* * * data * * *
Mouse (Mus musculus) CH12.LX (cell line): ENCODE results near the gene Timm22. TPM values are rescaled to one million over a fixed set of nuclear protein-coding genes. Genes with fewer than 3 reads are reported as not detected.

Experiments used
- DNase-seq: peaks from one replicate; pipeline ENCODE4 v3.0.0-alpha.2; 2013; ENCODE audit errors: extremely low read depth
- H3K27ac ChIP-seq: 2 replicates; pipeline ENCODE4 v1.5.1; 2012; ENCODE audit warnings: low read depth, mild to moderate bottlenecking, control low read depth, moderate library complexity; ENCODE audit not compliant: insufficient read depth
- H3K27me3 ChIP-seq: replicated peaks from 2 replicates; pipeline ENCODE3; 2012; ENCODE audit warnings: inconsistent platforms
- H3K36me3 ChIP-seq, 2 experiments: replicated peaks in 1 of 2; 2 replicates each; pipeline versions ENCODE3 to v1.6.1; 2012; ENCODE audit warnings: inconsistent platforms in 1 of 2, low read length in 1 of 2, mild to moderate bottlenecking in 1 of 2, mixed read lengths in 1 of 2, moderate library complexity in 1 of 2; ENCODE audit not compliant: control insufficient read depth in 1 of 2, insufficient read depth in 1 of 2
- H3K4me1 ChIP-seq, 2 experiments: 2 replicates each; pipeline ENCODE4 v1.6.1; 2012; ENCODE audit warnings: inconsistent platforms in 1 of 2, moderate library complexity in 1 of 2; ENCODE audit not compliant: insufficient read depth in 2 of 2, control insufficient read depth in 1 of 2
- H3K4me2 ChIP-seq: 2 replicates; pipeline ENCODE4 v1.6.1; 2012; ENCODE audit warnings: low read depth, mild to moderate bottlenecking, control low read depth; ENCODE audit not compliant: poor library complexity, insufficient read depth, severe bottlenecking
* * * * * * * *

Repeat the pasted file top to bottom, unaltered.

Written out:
Mouse (Mus musculus) CH12.LX (cell line): ENCODE results near the gene Timm22. TPM values are rescaled to one million over a fixed set of nuclear protein-coding genes. Genes with fewer than 3 reads are reported as not detected.

Experiments used
- DNase-seq: peaks from one replicate; pipeline ENCODE4 v3.0.0-alpha.2; 2013; ENCODE audit errors: extremely low read depth
- H3K27ac ChIP-seq: 2 replicates; pipeline ENCODE4 v1.5.1; 2012; ENCODE audit warnings: low read depth, mild to moderate bottlenecking, control low read depth, moderate library complexity; ENCODE audit not compliant: insufficient read depth
- H3K27me3 ChIP-seq: replicated peaks from 2 replicates; pipeline ENCODE3; 2012; ENCODE audit warnings: inconsistent platforms
- H3K36me3 ChIP-seq, 2 experiments: replicated peaks in 1 of 2; 2 replicates each; pipeline versions ENCODE3 to v1.6.1; 2012; ENCODE audit warnings: inconsistent platforms in 1 of 2, low read length in 1 of 2, mild to moderate bottlenecking in 1 of 2, mixed read lengths in 1 of 2, moderate library complexity in 1 of 2; ENCODE audit not compliant: control insufficient read depth in 1 of 2, insufficient read depth in 1 of 2
- H3K4me1 ChIP-seq, 2 experiments: 2 replicates each; pipeline ENCODE4 v1.6.1; 2012; ENCODE audit warnings: inconsistent platforms in 1 of 2, moderate library complexity in 1 of 2; ENCODE audit not compliant: insufficient read depth in 2 of 2, control insufficient read depth in 1 of 2
- H3K4me2 ChIP-seq: 2 replicates; pipeline ENCODE4 v1.6.1; 2012; ENCODE audit warnings: low read depth, mild to moderate bottlenecking, control low read depth; ENCODE audit not compliant: poor library complexity, insufficient read depth, severe bottlenecking